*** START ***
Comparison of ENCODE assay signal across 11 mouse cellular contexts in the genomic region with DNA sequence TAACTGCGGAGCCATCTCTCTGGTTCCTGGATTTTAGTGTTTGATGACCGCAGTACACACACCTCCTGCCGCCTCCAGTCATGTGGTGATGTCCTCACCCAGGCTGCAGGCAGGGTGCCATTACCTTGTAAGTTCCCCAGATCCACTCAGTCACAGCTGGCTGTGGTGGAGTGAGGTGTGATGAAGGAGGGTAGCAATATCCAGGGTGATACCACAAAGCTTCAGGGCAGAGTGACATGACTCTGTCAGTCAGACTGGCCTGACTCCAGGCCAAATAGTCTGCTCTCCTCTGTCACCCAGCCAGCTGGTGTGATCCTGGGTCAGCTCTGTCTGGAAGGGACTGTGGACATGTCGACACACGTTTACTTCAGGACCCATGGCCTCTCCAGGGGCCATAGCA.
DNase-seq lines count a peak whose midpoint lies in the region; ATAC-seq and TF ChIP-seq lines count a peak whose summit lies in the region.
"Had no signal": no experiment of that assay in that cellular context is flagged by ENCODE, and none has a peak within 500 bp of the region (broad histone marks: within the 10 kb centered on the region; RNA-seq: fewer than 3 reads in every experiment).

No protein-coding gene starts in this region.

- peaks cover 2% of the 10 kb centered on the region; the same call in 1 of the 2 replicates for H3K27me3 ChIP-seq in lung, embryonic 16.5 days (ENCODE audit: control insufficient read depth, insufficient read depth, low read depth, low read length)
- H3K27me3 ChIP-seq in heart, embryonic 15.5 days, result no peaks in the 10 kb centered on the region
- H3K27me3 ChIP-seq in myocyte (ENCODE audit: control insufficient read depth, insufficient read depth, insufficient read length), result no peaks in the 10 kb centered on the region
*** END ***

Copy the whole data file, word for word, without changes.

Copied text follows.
Comparison of ENCODE assay signal across 11 mouse cellular contexts in the genomic region with DNA sequence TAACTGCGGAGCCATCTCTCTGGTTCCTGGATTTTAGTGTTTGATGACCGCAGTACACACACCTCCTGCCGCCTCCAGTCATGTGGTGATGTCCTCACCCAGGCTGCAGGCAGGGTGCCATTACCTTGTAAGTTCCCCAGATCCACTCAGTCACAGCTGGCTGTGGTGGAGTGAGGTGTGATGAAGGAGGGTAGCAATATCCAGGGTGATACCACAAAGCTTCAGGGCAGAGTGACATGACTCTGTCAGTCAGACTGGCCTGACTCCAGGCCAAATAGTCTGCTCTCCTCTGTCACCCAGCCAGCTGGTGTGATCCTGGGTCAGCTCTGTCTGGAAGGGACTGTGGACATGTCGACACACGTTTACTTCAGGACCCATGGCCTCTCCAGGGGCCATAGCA.
DNase-seq lines count a peak whose midpoint lies in the region; ATAC-seq and TF ChIP-seq lines count a peak whose summit lies in the region.
"Had no signal": no experiment of that assay in that cellular context is flagged by ENCODE, and none has a peak within 500 bp of the region (broad histone marks: within the 10 kb centered on the region; RNA-seq: fewer than 3 reads in every experiment).

No protein-coding gene starts in this region.

- peaks cover 2% of the 10 kb centered on the region; the same call in 1 of the 2 replicates for H3K27me3 ChIP-seq in lung, embryonic 16.5 days (ENCODE audit: control insufficient read depth, insufficient read depth, low read depth, low read length)
- H3K27me3 ChIP-seq in heart, embryonic 15.5 days, result no peaks in the 10 kb centered on the region
- H3K27me3 ChIP-seq in myocyte (ENCODE audit: control insufficient read depth, insufficient read depth, insufficient read length), result no peaks in the 10 kb centered on the region